This hybrid of arthouse and genre filmmaking twists into pure nightmare-fuel. Yet Denis is never a one-note filmmaker. Amidst High Life’s nihilism are streaks of violence and empathy. Her film is brutal but hardly misanthropic. There is warmth amongst the cruelty, giving High Life its mesmerizing complexity.
1. Long Day’s Journey Into Night
Long Day’s Journey Into Night, Bi Gan’s sophomore feature, was received primarily as a staggering technical feat. After the first seventy-five minutes, the film transitions into a 3D, hour-long tracking shot. The camera’s movements are immaculately mapped out, offering an irresistible cinematic dance. However, in an era pervaded with long-take movies, from Russian Ark to 1917, the technique no longer feels innovative. Instead, it’s begun to resonate more as a formal gimmick.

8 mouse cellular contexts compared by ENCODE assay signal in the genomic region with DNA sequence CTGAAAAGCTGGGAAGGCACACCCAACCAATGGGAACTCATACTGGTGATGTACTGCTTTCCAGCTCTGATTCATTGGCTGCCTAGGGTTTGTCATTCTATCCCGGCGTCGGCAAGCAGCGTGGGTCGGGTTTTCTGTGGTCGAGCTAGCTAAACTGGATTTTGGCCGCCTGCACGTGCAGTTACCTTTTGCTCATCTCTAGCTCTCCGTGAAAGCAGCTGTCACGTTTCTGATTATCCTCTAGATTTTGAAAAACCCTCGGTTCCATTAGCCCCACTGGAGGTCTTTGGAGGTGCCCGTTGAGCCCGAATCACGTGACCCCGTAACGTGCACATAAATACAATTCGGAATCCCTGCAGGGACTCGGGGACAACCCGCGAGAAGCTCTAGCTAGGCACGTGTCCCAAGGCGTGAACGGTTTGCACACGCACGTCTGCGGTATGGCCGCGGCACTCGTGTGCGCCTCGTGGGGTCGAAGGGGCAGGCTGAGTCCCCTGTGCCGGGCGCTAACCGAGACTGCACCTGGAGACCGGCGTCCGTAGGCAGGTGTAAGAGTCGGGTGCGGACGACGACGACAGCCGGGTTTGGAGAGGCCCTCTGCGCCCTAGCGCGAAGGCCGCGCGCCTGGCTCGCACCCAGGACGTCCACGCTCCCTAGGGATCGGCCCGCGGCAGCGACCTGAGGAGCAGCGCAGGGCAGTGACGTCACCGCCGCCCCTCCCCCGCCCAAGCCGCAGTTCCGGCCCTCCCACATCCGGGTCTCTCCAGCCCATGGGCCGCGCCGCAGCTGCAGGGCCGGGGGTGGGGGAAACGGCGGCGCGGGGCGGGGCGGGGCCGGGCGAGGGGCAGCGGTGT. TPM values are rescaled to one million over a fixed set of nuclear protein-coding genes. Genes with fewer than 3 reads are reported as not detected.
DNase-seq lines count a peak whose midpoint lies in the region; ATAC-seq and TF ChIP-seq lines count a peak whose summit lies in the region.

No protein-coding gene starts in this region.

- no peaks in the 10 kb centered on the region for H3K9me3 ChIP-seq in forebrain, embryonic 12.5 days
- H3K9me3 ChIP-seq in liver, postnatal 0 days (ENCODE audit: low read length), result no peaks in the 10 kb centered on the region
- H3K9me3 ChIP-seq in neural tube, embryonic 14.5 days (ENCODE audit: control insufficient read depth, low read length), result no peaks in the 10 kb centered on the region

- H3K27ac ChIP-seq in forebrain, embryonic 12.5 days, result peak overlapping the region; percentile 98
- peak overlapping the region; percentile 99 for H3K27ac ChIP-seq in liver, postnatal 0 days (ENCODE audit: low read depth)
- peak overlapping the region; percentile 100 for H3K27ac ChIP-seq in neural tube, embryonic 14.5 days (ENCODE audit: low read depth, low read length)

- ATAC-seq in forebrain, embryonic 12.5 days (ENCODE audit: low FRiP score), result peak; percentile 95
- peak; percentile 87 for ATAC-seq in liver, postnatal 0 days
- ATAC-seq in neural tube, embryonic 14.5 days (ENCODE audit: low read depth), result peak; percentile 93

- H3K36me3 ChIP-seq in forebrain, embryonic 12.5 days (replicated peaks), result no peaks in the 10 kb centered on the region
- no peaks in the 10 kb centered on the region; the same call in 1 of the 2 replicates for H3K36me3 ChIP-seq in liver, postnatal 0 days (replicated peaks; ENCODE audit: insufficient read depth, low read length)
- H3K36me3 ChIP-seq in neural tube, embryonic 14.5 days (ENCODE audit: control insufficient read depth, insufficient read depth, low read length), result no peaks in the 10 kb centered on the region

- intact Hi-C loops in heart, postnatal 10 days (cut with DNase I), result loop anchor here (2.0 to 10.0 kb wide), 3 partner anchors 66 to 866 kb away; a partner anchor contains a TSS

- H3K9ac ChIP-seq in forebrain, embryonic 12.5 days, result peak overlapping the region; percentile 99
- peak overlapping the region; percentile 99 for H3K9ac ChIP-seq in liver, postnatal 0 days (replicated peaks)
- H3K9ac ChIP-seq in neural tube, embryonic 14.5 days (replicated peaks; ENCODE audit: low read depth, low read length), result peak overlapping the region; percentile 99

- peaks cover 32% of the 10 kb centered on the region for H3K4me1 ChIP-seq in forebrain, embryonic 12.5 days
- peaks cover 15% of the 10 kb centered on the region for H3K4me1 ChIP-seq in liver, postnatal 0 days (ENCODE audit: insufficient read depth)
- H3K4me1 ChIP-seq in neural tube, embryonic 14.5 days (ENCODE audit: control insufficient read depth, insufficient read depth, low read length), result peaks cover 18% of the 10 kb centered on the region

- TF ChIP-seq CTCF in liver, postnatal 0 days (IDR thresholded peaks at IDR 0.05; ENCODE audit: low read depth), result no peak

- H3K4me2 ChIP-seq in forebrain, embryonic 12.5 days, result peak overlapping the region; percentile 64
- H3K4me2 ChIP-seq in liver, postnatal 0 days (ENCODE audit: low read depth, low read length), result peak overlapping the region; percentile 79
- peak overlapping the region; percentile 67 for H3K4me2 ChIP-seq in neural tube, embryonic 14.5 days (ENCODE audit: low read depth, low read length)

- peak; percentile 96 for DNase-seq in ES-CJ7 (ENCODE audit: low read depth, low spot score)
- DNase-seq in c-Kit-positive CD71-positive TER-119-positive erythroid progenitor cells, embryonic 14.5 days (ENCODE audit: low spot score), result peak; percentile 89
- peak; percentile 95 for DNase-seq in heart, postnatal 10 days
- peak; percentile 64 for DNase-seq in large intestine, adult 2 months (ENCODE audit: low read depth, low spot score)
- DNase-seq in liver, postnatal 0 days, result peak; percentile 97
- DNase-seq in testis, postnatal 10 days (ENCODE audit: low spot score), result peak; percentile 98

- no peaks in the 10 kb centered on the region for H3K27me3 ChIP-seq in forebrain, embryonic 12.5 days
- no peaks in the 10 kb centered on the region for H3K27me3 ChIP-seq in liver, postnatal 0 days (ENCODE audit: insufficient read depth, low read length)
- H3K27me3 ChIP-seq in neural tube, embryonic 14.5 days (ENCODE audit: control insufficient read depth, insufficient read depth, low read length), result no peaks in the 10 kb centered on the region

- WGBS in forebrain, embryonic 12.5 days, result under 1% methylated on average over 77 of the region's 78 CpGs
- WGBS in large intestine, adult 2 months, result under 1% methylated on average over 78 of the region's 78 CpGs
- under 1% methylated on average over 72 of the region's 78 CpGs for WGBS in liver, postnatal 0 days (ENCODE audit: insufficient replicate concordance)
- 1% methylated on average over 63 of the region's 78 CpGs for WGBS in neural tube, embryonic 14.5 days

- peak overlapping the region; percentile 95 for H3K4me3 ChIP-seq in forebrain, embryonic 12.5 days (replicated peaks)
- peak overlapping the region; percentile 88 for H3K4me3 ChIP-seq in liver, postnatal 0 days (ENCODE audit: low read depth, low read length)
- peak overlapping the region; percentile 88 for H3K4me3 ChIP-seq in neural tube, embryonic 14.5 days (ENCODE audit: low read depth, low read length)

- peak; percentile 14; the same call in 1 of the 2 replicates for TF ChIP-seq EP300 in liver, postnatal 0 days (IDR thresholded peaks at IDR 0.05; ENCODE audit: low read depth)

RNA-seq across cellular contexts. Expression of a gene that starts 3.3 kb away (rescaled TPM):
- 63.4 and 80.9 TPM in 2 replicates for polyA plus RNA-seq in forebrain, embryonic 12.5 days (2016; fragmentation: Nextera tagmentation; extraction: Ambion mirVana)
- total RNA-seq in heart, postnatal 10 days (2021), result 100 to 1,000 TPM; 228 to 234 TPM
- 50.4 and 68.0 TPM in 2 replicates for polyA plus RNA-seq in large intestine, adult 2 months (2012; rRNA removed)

Fortunately, Long Day’s Journey Into Night is infinitely more complex than its flashy surface. The film is a retreat into the annals of one man’s memory as he recalls a past love. Gan fuses the modernist aesthetics of film-noir with the melancholic energy of Andrei Tarkovsky. Pulp iconography and arthouse storytelling converge into a film evocative of Yoshitaro Nomura. At the core of this ethereal detective story is a sense of overwhelming isolation, each shot painted with delicate intimacy.
Bi Gan constructs a world out of rain-soaked streets and gentle splashes of vibrant colour. The film’s universe, as if plucked directly from a dream, is a transfixing landscape. As impressive as Gan’s impressive camerawork feels, it’s ultimately the overwhelming ambiance that makes Long Day’s Journey Into Night unforgettable.